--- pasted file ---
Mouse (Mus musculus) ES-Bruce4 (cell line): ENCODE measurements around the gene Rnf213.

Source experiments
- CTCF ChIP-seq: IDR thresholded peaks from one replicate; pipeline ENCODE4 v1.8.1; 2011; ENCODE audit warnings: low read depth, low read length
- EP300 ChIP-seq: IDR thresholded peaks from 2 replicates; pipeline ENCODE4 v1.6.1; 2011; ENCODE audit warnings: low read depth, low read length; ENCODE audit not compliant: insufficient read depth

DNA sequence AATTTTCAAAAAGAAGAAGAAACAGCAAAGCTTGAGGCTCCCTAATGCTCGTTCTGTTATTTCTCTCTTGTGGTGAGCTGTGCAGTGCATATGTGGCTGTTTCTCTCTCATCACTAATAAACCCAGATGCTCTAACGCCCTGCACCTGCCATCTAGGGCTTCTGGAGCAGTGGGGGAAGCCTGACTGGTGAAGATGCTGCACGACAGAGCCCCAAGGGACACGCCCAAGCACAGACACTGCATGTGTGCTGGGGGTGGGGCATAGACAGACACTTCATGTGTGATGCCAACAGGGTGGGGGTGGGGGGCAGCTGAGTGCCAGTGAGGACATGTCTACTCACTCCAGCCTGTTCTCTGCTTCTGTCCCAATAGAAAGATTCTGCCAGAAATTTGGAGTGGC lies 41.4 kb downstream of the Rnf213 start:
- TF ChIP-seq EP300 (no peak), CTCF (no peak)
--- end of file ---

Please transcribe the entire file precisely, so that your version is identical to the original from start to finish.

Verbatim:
Mouse (Mus musculus) ES-Bruce4 (cell line): ENCODE measurements around the gene Rnf213.

Source experiments
- CTCF ChIP-seq: IDR thresholded peaks from one replicate; pipeline ENCODE4 v1.8.1; 2011; ENCODE audit warnings: low read depth, low read length
- EP300 ChIP-seq: IDR thresholded peaks from 2 replicates; pipeline ENCODE4 v1.6.1; 2011; ENCODE audit warnings: low read depth, low read length; ENCODE audit not compliant: insufficient read depth

DNA sequence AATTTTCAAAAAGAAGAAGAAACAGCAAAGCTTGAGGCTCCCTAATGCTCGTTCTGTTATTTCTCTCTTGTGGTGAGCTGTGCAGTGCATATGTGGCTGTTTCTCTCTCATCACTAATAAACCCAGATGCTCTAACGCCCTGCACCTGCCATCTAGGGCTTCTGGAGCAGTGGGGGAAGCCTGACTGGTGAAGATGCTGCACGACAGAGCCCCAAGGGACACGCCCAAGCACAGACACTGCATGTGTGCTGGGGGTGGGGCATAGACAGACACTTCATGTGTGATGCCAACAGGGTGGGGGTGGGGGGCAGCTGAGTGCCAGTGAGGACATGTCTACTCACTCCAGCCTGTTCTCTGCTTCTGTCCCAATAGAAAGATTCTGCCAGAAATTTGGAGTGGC lies 41.4 kb downstream of the Rnf213 start:
- TF ChIP-seq EP300 (no peak), CTCF (no peak)